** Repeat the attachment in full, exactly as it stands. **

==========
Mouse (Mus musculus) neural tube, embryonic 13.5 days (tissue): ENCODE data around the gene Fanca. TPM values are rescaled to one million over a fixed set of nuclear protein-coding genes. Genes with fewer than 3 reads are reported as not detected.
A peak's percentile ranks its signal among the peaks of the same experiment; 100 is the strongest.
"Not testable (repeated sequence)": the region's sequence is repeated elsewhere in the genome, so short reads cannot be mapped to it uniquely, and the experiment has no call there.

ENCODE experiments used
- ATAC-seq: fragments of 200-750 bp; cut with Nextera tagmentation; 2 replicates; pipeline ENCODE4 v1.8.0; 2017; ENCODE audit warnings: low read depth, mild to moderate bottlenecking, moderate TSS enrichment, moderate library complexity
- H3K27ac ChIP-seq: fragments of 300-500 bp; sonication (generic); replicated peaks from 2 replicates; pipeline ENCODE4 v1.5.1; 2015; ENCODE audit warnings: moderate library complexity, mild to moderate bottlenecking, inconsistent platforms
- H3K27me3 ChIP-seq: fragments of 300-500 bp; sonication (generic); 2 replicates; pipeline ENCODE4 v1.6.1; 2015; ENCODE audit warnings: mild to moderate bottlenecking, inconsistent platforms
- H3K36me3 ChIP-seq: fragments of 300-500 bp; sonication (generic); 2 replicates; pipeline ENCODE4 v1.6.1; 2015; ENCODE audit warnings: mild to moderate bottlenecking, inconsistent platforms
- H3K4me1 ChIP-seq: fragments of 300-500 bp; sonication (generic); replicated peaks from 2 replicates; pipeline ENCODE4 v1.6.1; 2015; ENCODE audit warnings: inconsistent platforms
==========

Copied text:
Mouse (Mus musculus) neural tube, embryonic 13.5 days (tissue): ENCODE data around the gene Fanca. TPM values are rescaled to one million over a fixed set of nuclear protein-coding genes. Genes with fewer than 3 reads are reported as not detected.
A peak's percentile ranks its signal among the peaks of the same experiment; 100 is the strongest.
"Not testable (repeated sequence)": the region's sequence is repeated elsewhere in the genome, so short reads cannot be mapped to it uniquely, and the experiment has no call there.

ENCODE experiments used
- ATAC-seq: fragments of 200-750 bp; cut with Nextera tagmentation; 2 replicates; pipeline ENCODE4 v1.8.0; 2017; ENCODE audit warnings: low read depth, mild to moderate bottlenecking, moderate TSS enrichment, moderate library complexity
- H3K27ac ChIP-seq: fragments of 300-500 bp; sonication (generic); replicated peaks from 2 replicates; pipeline ENCODE4 v1.5.1; 2015; ENCODE audit warnings: moderate library complexity, mild to moderate bottlenecking, inconsistent platforms
- H3K27me3 ChIP-seq: fragments of 300-500 bp; sonication (generic); 2 replicates; pipeline ENCODE4 v1.6.1; 2015; ENCODE audit warnings: mild to moderate bottlenecking, inconsistent platforms
- H3K36me3 ChIP-seq: fragments of 300-500 bp; sonication (generic); 2 replicates; pipeline ENCODE4 v1.6.1; 2015; ENCODE audit warnings: mild to moderate bottlenecking, inconsistent platforms
- H3K4me1 ChIP-seq: fragments of 300-500 bp; sonication (generic); replicated peaks from 2 replicates; pipeline ENCODE4 v1.6.1; 2015; ENCODE audit warnings: inconsistent platforms